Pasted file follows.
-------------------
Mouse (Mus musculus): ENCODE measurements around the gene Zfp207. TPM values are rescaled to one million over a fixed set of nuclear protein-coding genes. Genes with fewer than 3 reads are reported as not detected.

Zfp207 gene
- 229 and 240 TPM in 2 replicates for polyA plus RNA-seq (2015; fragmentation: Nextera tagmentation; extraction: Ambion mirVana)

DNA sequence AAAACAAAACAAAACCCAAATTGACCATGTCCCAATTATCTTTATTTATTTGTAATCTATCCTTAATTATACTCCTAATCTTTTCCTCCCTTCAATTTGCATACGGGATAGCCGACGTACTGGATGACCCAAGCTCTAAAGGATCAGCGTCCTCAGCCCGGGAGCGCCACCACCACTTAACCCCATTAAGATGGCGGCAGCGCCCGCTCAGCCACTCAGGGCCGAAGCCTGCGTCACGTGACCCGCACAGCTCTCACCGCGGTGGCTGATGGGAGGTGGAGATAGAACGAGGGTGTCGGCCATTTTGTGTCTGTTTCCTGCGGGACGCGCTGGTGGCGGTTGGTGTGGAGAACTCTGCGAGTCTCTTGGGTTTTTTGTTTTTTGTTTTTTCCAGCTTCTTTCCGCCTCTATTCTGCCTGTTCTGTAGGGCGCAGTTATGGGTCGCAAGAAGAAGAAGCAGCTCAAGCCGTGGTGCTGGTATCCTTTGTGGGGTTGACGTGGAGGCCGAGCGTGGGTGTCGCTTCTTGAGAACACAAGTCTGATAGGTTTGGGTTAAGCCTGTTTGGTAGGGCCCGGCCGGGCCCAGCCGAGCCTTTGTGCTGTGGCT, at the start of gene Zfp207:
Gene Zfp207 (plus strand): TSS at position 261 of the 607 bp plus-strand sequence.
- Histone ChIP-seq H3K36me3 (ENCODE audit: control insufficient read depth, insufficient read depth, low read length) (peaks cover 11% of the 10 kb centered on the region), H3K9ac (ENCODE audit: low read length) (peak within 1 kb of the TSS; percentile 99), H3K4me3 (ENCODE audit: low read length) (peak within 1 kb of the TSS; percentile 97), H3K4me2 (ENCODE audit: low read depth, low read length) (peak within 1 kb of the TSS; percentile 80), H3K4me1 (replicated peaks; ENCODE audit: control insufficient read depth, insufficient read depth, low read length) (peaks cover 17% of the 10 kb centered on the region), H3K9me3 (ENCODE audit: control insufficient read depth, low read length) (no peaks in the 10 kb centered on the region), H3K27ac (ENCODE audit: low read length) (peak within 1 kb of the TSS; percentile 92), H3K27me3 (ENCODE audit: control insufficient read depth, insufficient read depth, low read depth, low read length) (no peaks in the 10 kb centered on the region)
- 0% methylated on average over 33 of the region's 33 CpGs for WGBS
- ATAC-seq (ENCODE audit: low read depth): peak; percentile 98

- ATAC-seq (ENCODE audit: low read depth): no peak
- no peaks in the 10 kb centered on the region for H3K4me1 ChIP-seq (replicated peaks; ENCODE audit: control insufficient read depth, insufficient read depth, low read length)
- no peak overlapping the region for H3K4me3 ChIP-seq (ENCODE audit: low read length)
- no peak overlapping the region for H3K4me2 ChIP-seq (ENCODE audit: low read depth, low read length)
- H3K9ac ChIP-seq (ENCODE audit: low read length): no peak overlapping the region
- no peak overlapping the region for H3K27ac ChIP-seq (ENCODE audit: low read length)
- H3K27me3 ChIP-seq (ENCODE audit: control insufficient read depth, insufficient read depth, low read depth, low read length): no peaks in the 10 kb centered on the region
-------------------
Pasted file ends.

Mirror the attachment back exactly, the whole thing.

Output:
Mouse (Mus musculus): ENCODE measurements around the gene Zfp207. TPM values are rescaled to one million over a fixed set of nuclear protein-coding genes. Genes with fewer than 3 reads are reported as not detected.

Zfp207 gene
- 229 and 240 TPM in 2 replicates for polyA plus RNA-seq (2015; fragmentation: Nextera tagmentation; extraction: Ambion mirVana)

DNA sequence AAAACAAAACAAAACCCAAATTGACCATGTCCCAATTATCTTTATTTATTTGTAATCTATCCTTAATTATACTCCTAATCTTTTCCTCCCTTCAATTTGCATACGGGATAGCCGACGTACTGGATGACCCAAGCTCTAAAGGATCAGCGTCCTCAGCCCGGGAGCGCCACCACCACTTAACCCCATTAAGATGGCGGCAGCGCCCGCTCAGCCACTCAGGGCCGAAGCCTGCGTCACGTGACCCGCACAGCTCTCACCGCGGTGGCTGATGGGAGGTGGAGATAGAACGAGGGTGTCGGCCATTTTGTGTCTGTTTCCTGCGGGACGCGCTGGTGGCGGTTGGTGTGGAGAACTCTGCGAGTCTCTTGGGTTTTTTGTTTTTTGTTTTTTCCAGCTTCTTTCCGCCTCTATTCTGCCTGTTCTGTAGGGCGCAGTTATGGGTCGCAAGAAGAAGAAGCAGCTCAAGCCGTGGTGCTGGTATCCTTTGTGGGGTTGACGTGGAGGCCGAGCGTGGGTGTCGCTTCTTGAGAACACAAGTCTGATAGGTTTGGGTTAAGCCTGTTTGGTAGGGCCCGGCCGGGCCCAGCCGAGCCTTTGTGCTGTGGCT, at the start of gene Zfp207:
Gene Zfp207 (plus strand): TSS at position 261 of the 607 bp plus-strand sequence.
- Histone ChIP-seq H3K36me3 (ENCODE audit: control insufficient read depth, insufficient read depth, low read length) (peaks cover 11% of the 10 kb centered on the region), H3K9ac (ENCODE audit: low read length) (peak within 1 kb of the TSS; percentile 99), H3K4me3 (ENCODE audit: low read length) (peak within 1 kb of the TSS; percentile 97), H3K4me2 (ENCODE audit: low read depth, low read length) (peak within 1 kb of the TSS; percentile 80), H3K4me1 (replicated peaks; ENCODE audit: control insufficient read depth, insufficient read depth, low read length) (peaks cover 17% of the 10 kb centered on the region), H3K9me3 (ENCODE audit: control insufficient read depth, low read length) (no peaks in the 10 kb centered on the region), H3K27ac (ENCODE audit: low read length) (peak within 1 kb of the TSS; percentile 92), H3K27me3 (ENCODE audit: control insufficient read depth, insufficient read depth, low read depth, low read length) (no peaks in the 10 kb centered on the region)
- 0% methylated on average over 33 of the region's 33 CpGs for WGBS
- ATAC-seq (ENCODE audit: low read depth): peak; percentile 98

- ATAC-seq (ENCODE audit: low read depth): no peak
- no peaks in the 10 kb centered on the region for H3K4me1 ChIP-seq (replicated peaks; ENCODE audit: control insufficient read depth, insufficient read depth, low read length)
- no peak overlapping the region for H3K4me3 ChIP-seq (ENCODE audit: low read length)
- no peak overlapping the region for H3K4me2 ChIP-seq (ENCODE audit: low read depth, low read length)
- H3K9ac ChIP-seq (ENCODE audit: low read length): no peak overlapping the region
- no peak overlapping the region for H3K27ac ChIP-seq (ENCODE audit: low read length)
- H3K27me3 ChIP-seq (ENCODE audit: control insufficient read depth, insufficient read depth, low read depth, low read length): no peaks in the 10 kb centered on the region